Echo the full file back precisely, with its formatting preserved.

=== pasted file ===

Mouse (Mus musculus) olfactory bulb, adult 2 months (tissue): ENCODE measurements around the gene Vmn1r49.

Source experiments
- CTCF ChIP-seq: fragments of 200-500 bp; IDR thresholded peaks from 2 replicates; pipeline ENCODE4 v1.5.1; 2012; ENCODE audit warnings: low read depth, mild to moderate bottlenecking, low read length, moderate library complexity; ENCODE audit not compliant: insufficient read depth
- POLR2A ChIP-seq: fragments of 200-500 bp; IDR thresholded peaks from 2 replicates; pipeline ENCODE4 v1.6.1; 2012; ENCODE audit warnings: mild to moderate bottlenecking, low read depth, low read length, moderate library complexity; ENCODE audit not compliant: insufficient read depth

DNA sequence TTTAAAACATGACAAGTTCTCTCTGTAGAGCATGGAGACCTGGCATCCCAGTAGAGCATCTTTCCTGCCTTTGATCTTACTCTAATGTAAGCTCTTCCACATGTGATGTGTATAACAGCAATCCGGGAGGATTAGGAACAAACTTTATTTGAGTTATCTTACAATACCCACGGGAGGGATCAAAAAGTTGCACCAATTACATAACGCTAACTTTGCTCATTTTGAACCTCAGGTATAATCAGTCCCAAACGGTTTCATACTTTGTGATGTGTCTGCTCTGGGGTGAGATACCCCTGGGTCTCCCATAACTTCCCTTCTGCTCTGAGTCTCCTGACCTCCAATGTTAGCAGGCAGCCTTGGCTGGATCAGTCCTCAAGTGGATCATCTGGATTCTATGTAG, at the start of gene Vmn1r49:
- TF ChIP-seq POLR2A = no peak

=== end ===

Mouse (Mus musculus) olfactory bulb, adult 2 months (tissue): ENCODE measurements around the gene Vmn1r49.

Source experiments
- CTCF ChIP-seq: fragments of 200-500 bp; IDR thresholded peaks from 2 replicates; pipeline ENCODE4 v1.5.1; 2012; ENCODE audit warnings: low read depth, mild to moderate bottlenecking, low read length, moderate library complexity; ENCODE audit not compliant: insufficient read depth
- POLR2A ChIP-seq: fragments of 200-500 bp; IDR thresholded peaks from 2 replicates; pipeline ENCODE4 v1.6.1; 2012; ENCODE audit warnings: mild to moderate bottlenecking, low read depth, low read length, moderate library complexity; ENCODE audit not compliant: insufficient read depth

DNA sequence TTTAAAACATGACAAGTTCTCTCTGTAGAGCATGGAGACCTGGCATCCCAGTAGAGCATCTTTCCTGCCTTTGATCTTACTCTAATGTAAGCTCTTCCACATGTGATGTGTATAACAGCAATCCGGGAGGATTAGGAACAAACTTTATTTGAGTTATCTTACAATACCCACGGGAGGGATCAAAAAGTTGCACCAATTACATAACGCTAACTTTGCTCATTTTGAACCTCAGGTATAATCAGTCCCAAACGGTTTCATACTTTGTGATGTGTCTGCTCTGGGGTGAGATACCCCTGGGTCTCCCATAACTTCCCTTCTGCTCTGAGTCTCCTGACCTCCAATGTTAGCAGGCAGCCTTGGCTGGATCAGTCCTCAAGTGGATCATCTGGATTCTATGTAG, at the start of gene Vmn1r49:
- TF ChIP-seq POLR2A = no peak